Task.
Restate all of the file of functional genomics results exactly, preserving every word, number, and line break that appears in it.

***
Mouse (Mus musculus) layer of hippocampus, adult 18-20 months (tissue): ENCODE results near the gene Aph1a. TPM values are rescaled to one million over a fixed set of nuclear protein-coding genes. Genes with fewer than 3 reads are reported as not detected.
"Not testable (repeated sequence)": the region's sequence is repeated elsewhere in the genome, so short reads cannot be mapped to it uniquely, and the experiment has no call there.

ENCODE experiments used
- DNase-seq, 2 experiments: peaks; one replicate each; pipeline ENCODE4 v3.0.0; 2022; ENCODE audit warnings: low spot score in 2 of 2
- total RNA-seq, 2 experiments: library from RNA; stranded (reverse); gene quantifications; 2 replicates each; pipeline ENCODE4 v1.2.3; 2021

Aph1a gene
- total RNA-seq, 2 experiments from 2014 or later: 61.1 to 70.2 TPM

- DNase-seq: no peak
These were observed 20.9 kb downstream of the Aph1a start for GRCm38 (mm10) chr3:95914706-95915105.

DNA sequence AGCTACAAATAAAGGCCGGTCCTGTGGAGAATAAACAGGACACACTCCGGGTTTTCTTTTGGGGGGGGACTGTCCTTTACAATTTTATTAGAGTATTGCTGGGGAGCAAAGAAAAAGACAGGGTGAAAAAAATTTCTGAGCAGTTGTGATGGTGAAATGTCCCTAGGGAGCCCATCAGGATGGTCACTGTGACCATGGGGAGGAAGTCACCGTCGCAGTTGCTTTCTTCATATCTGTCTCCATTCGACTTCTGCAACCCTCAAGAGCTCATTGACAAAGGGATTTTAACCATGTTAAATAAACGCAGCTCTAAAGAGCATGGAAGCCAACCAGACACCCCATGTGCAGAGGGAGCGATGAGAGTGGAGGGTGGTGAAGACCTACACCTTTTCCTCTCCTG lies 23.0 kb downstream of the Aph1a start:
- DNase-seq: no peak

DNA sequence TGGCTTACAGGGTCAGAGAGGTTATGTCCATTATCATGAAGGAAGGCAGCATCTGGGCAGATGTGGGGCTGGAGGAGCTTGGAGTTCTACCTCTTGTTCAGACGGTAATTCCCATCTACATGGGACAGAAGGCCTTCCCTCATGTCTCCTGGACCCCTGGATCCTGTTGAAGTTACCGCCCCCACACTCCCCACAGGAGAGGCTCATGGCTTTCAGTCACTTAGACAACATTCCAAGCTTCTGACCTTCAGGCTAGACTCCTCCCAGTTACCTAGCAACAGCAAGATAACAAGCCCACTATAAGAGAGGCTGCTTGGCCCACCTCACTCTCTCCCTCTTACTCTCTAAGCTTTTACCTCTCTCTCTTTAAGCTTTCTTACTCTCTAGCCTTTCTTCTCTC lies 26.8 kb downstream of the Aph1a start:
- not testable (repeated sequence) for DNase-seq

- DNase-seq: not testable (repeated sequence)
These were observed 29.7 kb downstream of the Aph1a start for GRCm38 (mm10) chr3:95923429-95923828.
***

Mouse (Mus musculus) layer of hippocampus, adult 18-20 months (tissue): ENCODE results near the gene Aph1a. TPM values are rescaled to one million over a fixed set of nuclear protein-coding genes. Genes with fewer than 3 reads are reported as not detected.
"Not testable (repeated sequence)": the region's sequence is repeated elsewhere in the genome, so short reads cannot be mapped to it uniquely, and the experiment has no call there.

ENCODE experiments used
- DNase-seq, 2 experiments: peaks; one replicate each; pipeline ENCODE4 v3.0.0; 2022; ENCODE audit warnings: low spot score in 2 of 2
- total RNA-seq, 2 experiments: library from RNA; stranded (reverse); gene quantifications; 2 replicates each; pipeline ENCODE4 v1.2.3; 2021

Aph1a gene
- total RNA-seq, 2 experiments from 2014 or later: 61.1 to 70.2 TPM

- DNase-seq: no peak
These were observed 20.9 kb downstream of the Aph1a start for GRCm38 (mm10) chr3:95914706-95915105.

DNA sequence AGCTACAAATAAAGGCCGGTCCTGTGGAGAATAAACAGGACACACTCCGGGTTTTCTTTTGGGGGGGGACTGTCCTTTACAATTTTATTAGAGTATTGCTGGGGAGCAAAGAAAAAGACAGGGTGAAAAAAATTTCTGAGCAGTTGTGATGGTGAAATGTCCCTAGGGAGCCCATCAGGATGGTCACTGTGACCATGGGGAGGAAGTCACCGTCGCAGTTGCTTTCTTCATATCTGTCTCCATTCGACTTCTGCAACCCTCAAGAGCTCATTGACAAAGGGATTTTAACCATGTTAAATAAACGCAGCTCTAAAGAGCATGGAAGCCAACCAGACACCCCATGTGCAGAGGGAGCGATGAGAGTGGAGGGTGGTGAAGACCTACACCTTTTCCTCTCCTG lies 23.0 kb downstream of the Aph1a start:
- DNase-seq: no peak

DNA sequence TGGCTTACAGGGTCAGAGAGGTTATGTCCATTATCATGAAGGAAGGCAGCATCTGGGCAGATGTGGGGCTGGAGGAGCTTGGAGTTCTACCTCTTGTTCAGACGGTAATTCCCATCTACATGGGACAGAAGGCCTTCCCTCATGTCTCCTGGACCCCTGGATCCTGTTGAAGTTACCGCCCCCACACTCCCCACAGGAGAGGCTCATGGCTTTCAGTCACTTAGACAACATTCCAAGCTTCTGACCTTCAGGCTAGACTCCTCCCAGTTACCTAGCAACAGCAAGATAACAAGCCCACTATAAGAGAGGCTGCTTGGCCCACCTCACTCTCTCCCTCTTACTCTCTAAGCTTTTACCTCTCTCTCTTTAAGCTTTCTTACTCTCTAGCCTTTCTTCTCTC lies 26.8 kb downstream of the Aph1a start:
- not testable (repeated sequence) for DNase-seq

- DNase-seq: not testable (repeated sequence)
These were observed 29.7 kb downstream of the Aph1a start for GRCm38 (mm10) chr3:95923429-95923828.